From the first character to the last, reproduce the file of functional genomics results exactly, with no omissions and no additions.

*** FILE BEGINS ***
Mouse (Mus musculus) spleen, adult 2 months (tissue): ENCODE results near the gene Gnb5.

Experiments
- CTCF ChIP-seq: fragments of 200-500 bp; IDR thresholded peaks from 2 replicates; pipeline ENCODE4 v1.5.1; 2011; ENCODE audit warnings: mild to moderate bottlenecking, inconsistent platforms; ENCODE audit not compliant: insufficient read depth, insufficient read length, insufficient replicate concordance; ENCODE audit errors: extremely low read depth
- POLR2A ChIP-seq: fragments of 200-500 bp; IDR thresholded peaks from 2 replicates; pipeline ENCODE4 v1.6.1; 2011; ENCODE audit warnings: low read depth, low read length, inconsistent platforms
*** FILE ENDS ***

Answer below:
Mouse (Mus musculus) spleen, adult 2 months (tissue): ENCODE results near the gene Gnb5.

Experiments
- CTCF ChIP-seq: fragments of 200-500 bp; IDR thresholded peaks from 2 replicates; pipeline ENCODE4 v1.5.1; 2011; ENCODE audit warnings: mild to moderate bottlenecking, inconsistent platforms; ENCODE audit not compliant: insufficient read depth, insufficient read length, insufficient replicate concordance; ENCODE audit errors: extremely low read depth
- POLR2A ChIP-seq: fragments of 200-500 bp; IDR thresholded peaks from 2 replicates; pipeline ENCODE4 v1.6.1; 2011; ENCODE audit warnings: low read depth, low read length, inconsistent platforms